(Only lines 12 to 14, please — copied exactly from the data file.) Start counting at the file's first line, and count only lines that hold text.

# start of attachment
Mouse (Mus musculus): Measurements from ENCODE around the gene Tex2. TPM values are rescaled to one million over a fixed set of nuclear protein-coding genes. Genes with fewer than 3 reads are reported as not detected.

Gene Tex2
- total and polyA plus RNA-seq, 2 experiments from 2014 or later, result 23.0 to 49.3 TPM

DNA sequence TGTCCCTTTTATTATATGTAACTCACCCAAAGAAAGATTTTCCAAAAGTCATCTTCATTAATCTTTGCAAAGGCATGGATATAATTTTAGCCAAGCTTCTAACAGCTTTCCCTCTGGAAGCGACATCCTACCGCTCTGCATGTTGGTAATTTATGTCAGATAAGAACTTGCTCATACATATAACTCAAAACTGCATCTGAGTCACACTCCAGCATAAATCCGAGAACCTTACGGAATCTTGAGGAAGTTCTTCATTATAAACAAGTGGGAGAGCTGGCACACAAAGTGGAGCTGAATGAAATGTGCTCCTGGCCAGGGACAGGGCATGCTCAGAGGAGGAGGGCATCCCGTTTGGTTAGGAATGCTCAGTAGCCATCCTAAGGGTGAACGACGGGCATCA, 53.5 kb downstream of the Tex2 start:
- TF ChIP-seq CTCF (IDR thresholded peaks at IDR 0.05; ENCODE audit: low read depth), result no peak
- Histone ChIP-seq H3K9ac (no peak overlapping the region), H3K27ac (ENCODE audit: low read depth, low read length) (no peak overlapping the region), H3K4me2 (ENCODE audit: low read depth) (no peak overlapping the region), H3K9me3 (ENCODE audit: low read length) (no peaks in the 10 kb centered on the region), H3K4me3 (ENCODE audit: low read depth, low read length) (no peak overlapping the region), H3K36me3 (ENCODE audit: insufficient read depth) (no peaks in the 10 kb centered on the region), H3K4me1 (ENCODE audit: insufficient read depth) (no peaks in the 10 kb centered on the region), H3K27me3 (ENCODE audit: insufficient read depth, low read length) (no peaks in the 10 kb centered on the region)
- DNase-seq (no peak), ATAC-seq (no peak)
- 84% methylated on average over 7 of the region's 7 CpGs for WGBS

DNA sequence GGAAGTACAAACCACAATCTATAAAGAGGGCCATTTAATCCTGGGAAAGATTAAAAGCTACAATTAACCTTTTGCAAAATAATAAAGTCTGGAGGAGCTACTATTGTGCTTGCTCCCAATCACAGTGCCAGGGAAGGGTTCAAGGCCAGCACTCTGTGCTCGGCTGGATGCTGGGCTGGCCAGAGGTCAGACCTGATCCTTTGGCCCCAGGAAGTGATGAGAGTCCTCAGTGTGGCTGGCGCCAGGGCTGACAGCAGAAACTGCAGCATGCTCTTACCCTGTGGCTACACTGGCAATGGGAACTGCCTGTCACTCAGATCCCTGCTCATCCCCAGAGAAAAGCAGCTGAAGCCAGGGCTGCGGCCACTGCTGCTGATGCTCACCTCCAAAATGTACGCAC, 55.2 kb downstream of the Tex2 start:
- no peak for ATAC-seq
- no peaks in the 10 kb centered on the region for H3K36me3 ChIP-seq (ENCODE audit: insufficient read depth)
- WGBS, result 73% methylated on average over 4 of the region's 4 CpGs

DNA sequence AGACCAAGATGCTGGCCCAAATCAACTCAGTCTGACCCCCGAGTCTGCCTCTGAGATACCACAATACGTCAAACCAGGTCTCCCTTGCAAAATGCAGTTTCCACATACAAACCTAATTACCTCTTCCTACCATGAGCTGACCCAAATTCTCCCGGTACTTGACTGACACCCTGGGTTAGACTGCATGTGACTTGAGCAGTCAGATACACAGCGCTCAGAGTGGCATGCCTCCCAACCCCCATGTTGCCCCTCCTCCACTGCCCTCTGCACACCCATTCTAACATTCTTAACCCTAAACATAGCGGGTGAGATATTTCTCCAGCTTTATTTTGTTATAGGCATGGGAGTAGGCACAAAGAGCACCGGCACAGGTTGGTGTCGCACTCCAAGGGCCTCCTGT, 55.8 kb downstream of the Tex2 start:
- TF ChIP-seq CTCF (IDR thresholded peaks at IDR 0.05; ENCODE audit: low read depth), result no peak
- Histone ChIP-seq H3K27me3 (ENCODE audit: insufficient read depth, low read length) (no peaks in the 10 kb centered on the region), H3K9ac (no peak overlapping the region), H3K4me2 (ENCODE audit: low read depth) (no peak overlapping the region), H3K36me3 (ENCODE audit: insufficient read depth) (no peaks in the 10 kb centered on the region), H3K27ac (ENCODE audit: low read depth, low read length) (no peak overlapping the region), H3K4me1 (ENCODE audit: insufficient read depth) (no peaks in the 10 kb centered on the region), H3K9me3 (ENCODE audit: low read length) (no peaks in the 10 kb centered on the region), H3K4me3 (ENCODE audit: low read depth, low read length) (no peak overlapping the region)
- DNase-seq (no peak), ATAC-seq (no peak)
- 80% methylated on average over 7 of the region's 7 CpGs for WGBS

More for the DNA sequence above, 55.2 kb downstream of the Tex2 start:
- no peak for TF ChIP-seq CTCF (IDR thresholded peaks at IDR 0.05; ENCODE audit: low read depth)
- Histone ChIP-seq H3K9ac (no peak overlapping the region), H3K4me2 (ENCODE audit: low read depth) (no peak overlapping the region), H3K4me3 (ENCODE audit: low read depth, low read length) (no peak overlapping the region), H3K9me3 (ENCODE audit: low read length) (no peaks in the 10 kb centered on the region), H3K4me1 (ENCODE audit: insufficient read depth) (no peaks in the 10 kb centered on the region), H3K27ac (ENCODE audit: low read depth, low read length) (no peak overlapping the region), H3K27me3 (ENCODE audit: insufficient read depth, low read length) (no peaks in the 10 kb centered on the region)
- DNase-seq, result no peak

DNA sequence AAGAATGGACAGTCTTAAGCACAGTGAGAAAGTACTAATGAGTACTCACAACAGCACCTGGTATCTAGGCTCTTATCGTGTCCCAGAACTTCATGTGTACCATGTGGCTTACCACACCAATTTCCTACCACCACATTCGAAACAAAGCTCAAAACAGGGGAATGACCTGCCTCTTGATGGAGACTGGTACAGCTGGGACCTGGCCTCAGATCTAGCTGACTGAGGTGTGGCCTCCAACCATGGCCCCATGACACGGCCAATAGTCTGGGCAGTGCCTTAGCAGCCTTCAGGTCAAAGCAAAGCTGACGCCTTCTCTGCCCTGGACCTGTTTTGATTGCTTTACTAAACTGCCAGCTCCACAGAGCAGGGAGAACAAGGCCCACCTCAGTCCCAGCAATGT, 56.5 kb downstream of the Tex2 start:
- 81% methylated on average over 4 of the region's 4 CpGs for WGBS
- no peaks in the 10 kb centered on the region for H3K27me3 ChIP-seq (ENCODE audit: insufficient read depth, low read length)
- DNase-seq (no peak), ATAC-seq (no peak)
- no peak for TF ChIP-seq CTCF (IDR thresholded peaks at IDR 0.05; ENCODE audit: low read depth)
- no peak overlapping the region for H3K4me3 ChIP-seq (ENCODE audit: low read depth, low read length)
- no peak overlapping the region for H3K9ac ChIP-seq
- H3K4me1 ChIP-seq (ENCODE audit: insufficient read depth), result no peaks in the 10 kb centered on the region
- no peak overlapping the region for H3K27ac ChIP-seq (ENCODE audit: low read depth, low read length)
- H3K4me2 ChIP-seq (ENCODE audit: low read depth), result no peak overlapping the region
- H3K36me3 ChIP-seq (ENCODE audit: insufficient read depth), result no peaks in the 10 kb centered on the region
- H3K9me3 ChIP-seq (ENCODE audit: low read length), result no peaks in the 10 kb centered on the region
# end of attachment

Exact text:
- WGBS, result 73% methylated on average over 4 of the region's 4 CpGs

DNA sequence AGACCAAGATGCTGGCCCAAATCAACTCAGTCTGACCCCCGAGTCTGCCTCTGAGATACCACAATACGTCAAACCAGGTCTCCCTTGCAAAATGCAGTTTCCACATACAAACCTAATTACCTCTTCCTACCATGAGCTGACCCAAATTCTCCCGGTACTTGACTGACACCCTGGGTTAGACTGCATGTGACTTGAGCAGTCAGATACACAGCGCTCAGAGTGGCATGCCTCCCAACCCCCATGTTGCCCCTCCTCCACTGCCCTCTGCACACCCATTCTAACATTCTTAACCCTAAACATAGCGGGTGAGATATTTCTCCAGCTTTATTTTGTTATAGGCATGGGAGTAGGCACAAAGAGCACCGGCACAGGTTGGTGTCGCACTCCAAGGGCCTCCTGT, 55.8 kb downstream of the Tex2 start:
- TF ChIP-seq CTCF (IDR thresholded peaks at IDR 0.05; ENCODE audit: low read depth), result no peak